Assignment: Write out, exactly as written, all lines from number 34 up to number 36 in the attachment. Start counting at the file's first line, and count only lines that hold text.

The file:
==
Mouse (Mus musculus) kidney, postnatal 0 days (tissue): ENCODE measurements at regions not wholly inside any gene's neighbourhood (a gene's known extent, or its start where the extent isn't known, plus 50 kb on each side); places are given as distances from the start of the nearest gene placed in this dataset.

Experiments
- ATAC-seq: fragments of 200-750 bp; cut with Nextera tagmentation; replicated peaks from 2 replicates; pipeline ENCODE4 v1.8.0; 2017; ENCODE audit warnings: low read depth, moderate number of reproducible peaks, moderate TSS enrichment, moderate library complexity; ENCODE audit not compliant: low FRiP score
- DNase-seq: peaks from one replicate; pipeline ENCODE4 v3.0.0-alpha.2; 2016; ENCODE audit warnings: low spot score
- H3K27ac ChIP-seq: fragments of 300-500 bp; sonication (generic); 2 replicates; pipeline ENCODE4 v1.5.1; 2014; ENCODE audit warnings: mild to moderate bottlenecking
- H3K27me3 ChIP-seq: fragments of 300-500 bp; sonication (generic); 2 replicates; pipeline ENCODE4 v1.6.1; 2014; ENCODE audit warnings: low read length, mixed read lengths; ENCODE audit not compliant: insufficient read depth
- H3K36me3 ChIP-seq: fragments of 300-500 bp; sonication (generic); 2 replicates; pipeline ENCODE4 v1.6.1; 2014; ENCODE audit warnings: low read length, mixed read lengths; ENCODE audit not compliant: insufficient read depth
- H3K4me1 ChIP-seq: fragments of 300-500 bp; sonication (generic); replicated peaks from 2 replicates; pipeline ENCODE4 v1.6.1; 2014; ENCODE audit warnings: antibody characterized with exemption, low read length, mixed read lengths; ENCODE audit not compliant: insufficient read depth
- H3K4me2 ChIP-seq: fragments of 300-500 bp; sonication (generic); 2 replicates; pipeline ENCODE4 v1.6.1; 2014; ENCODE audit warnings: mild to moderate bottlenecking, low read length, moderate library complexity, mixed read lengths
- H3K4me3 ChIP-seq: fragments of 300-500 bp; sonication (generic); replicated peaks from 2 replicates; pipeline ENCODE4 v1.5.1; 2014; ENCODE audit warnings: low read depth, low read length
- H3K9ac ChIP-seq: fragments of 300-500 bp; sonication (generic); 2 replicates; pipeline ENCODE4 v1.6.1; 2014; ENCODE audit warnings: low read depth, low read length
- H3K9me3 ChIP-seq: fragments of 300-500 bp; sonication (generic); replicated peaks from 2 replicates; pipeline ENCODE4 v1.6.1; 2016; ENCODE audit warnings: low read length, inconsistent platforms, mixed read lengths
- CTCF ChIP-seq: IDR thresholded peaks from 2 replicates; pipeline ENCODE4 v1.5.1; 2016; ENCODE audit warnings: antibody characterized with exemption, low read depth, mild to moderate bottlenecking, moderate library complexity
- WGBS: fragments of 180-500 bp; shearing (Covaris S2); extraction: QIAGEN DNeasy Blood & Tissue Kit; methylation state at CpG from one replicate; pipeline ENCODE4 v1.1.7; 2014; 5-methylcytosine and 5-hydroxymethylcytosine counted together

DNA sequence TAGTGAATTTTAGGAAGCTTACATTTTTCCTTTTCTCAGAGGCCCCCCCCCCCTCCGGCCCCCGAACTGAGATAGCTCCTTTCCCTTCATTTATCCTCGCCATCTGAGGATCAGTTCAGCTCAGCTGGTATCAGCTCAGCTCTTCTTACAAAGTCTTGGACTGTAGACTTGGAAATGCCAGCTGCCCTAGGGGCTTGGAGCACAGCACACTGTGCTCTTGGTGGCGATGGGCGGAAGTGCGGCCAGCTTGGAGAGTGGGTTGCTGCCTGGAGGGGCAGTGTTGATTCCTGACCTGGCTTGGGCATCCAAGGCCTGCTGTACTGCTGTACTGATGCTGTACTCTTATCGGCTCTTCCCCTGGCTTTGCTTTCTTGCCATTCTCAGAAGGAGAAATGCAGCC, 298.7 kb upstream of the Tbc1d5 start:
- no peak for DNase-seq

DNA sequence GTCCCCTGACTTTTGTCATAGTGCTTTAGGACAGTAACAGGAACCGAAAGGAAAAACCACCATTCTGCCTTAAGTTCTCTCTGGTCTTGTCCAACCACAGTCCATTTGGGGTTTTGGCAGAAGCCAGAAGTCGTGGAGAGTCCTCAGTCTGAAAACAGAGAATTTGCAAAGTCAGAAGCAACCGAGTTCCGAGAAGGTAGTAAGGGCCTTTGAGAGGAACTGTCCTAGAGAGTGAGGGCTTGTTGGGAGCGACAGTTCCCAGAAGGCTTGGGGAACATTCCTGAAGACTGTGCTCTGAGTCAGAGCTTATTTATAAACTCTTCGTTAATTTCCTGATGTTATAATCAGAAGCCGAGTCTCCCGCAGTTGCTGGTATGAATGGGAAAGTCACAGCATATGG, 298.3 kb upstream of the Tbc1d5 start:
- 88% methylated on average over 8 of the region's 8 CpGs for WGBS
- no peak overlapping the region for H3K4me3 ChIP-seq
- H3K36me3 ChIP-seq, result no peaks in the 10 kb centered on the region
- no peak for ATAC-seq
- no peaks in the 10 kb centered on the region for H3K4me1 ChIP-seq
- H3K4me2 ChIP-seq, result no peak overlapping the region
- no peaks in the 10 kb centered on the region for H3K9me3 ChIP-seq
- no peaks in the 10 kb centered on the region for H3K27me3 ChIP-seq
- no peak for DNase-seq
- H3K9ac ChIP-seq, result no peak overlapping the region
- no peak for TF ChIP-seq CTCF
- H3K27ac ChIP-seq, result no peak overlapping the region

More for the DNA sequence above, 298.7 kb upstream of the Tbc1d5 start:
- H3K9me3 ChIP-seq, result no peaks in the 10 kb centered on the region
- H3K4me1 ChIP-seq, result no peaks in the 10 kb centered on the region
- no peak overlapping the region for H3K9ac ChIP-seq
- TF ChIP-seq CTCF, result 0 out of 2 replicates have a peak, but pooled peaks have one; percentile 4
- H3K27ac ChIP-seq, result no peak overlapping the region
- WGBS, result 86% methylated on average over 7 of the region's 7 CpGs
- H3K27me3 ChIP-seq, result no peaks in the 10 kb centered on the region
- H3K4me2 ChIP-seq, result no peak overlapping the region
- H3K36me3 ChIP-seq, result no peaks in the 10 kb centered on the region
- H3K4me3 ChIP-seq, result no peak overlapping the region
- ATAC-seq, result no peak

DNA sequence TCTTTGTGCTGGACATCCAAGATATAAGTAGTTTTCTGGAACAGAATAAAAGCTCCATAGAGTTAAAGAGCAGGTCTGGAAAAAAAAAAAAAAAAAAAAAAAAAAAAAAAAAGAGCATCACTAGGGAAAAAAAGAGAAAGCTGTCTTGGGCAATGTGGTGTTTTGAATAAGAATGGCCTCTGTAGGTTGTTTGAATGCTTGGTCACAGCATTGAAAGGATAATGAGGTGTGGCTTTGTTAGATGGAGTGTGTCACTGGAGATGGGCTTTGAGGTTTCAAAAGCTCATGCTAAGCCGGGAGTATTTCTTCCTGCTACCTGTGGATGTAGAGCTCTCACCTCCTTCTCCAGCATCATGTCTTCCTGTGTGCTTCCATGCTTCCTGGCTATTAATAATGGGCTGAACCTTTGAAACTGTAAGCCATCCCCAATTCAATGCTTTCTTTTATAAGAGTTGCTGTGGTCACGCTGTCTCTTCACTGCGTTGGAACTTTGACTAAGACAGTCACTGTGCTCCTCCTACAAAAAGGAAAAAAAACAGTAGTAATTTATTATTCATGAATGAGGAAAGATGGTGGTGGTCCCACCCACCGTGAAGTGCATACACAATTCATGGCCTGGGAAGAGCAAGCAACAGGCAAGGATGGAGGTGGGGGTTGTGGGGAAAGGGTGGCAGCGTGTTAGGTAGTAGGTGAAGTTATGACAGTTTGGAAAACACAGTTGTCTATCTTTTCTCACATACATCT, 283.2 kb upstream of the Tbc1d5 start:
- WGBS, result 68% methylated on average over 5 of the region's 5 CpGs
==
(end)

- TF ChIP-seq CTCF, result 0 out of 2 replicates have a peak, but pooled peaks have one; percentile 4
- H3K27ac ChIP-seq, result no peak overlapping the region
- WGBS, result 86% methylated on average over 7 of the region's 7 CpGs